Marshall Faulk asks: "When you're GMC Professional Grade, you perform at a high level day in and day out, whether you're being noticed or not. As we enter the latter part of the season, who is your team's unsung hero?"
An unsung hero is someone who flies under the radar — it's not the first person you think of when you think of the best players on a team, but it's the guy whose name eventually comes up in conversation, prompting everyone else to realize they've omitted a deserving player from their list.
For the 2014 Raiders, that player is left tackle Donald Penn.
In the 2014 Draft, five of the first 19 players selected were offensive tackles (including two of the first six). In 2013, that number was three of the top four picks and four of the top 11. The reason? Teams understand the value of protecting a quarterback, and they realize that the guy they have standing between JJ Watt, Justin Houston or Mario Williams and their franchise quarterback is a guy they want to trust.
For the Oakland Raiders, the trust hasn't always been there.
Up until this season, the Raiders were grooming Jared Veldheer to be their franchise left tackle, but after missing 11 games in the final year of his contract, the two parties couldn't reach an agreement on a new contract, allowing Veldheer to head to Arizona.
With a massive gap in their already depleted offensive line, the Raiders knew they would need to fill the hole with someone in free agency. Unfortunately, though, there simply wasn't much out there.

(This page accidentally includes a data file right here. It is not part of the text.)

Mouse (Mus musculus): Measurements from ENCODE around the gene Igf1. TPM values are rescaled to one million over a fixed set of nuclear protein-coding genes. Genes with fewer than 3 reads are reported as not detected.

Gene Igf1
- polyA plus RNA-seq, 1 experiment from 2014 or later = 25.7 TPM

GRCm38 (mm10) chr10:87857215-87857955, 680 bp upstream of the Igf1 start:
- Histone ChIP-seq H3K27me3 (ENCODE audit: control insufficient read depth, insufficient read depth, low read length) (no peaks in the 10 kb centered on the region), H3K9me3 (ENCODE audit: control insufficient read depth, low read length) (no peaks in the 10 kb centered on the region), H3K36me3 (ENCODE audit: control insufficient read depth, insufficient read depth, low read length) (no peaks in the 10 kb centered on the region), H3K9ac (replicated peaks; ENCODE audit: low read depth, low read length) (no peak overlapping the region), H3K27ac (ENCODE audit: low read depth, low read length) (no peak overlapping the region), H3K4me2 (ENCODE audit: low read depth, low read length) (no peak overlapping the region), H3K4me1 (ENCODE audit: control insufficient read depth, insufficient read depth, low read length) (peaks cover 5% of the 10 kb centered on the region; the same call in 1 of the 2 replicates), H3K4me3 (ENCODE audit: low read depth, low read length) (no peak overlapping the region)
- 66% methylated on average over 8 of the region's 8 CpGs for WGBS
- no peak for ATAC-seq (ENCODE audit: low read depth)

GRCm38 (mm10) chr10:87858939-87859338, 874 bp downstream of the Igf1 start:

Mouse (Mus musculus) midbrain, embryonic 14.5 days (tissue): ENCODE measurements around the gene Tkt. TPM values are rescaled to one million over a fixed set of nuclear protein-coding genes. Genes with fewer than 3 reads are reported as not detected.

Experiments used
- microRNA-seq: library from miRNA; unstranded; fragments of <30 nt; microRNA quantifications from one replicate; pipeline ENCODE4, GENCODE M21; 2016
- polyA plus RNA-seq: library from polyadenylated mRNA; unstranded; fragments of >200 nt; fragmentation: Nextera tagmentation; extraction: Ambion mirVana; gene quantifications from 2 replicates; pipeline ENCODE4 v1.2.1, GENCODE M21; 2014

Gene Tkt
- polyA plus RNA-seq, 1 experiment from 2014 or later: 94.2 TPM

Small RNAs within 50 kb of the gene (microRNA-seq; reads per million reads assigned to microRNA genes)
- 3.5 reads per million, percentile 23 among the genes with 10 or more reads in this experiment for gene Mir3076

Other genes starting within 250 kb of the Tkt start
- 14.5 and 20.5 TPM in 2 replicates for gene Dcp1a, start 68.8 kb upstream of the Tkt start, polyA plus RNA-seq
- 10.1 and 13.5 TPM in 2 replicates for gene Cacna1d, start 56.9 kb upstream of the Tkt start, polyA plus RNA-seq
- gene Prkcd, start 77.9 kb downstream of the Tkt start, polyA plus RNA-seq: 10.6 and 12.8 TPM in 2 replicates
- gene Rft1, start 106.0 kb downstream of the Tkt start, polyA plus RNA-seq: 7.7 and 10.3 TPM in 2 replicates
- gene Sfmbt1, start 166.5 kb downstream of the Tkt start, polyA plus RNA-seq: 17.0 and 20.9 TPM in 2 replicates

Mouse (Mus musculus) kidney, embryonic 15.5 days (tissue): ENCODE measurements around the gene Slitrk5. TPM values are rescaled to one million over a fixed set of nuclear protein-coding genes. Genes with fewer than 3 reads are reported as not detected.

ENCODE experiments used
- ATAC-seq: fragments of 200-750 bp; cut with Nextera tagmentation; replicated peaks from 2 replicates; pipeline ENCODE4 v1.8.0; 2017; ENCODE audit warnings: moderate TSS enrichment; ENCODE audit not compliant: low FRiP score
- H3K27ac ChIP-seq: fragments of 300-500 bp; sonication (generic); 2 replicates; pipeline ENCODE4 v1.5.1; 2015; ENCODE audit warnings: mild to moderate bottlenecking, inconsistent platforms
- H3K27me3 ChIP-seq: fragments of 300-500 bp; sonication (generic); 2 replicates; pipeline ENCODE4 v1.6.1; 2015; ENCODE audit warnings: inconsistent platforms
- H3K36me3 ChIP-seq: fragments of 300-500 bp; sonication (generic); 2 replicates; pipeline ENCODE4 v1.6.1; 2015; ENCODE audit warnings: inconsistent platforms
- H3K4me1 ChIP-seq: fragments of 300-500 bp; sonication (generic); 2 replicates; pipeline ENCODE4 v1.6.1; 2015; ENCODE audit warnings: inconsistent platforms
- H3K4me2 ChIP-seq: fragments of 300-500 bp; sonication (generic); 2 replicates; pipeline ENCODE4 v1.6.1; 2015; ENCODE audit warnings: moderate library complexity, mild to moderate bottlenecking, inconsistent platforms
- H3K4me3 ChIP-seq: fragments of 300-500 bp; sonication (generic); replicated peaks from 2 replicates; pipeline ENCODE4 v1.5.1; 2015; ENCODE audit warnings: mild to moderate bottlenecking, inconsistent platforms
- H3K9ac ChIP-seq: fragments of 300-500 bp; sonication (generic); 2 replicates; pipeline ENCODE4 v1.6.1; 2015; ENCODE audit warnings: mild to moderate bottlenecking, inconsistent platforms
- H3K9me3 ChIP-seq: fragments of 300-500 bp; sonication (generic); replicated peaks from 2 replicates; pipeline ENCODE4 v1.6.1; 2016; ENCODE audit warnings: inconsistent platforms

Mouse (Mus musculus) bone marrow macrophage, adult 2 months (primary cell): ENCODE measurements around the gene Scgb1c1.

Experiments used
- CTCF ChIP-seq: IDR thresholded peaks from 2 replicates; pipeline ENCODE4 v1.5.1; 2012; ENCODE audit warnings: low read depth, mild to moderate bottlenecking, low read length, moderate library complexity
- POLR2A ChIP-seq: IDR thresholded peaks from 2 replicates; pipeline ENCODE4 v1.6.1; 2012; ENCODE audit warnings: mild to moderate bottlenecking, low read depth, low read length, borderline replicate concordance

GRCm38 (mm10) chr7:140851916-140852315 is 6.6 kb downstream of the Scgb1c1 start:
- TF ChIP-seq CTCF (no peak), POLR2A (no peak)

Then, they got a break. On March 13, the Tampa Bay Buccaneers released Donald Penn, a 31-year-old left tackle who hadn't missed a game since playing his first snap in 2007.
Knowing Penn filled a vacancy on their roster, Reggie McKenzie jumped at the chance to sign Penn, inking him to a 2-year, $9.6 million deal — one of the few veteran signings that has worked out for McKenzie this season.
Since coming to Oakland, Penn's durability has remained — starting all 10 games at left tackle for Oakland — and he has been an anchor on an offensive line that has been remarkably average on a roster that is far from it. In fact, the Raiders have allowed the fewest sacks of any offensive line in football this season.
Let that sink in for a second — the Oakland Raiders are the best in the league at something.
Okay, moving on.
A large part of that stat is Penn, who (according to ProFootballFocus.com) had allowed just one sack and one quarterback hit all year heading into Thursday's game. With numbers like that (and the fact that he has been penalized just once), it's no surprise that Penn is rated by PFF as the sixth-best pass-blocking left tackle and the 11th-best overall left tackle in the league.
Now, obviously a pass-blocking left tackle is important to any team, but I would argue that for a team with a rookie quarterback (that has almost no weapons around him), the ability to keep the QB upright is of the utmost importance. While Derek Carr has had his ups and downs this season, one reason he hasn't hit rock bottom is because the offensive line has limited the hits he has taken and the times he has been rushed into bad decisions.
And so, for that reason, I think the unsung hero of the Oakland Raiders is left tackle Donald Penn.